Attending good workshops is a great way to learn the art and craft of screenwriting, and you also can learn a lot by watching good and bad movies.
Watch once for enjoyment, then once or twice more for analysis. Here are some of the questions to answer:
- How does the film pull in the viewer in the opening scenes?
- How soon do we understand whose story it is? How is that conveyed?
- How soon do we know the basic dramatic conflict? How do we know it?
- How soon do we meet the opposing forces? What makes them more complex than just plot devices?
- What do we feel about the protagonist at the start? In the middle? At the end? If this changes, how does the script achieve that?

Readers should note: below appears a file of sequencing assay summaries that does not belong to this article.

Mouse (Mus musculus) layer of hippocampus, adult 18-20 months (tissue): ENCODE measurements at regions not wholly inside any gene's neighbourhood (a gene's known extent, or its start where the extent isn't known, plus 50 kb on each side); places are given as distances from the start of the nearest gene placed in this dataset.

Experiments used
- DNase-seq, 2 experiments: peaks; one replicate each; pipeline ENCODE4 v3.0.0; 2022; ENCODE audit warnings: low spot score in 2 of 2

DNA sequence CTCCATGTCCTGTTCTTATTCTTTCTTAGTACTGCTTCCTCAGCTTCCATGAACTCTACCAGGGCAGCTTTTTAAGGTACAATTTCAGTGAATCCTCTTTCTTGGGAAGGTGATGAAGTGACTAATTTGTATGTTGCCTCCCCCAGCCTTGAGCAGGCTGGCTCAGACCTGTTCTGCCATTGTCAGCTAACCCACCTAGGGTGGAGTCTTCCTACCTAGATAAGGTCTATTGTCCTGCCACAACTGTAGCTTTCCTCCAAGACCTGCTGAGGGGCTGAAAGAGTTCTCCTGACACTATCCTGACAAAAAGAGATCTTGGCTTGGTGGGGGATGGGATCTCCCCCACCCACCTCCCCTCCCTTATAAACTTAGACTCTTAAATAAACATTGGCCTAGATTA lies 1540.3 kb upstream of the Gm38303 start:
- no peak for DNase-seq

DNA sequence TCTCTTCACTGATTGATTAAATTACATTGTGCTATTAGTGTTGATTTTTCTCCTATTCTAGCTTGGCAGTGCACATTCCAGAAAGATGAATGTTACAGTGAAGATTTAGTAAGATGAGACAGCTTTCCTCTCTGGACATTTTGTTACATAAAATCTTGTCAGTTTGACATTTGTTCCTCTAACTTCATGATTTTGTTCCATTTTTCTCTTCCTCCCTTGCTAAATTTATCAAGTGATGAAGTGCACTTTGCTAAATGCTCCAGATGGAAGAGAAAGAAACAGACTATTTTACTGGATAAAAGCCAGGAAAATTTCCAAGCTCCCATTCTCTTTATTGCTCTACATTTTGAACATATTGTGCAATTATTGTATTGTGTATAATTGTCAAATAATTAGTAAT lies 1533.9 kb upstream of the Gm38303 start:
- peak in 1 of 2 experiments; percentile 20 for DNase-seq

- What revives or renews our interest in the middle of the story?
- What emotions does the film arouse and how?
- If there’s a strong subplot, how does it relate to the main plot?
- When the film is over, what are we still thinking about? How does it create that lingering interest?
- When a film fails to do one of these well, consider how it could have been done better. This process becomes your never-ending film school.
(Jurgen Wolff’s screenwriting blog is at www.ScreenwritingSuccess.com, where you can sign up for his free monthly Brainstorm creativity e-bulletin. His most recent books are Your Creative Writing Masterclass and Your Writing Coach, both published by Nicholas Brealey and available from Amazon and other booksellers.)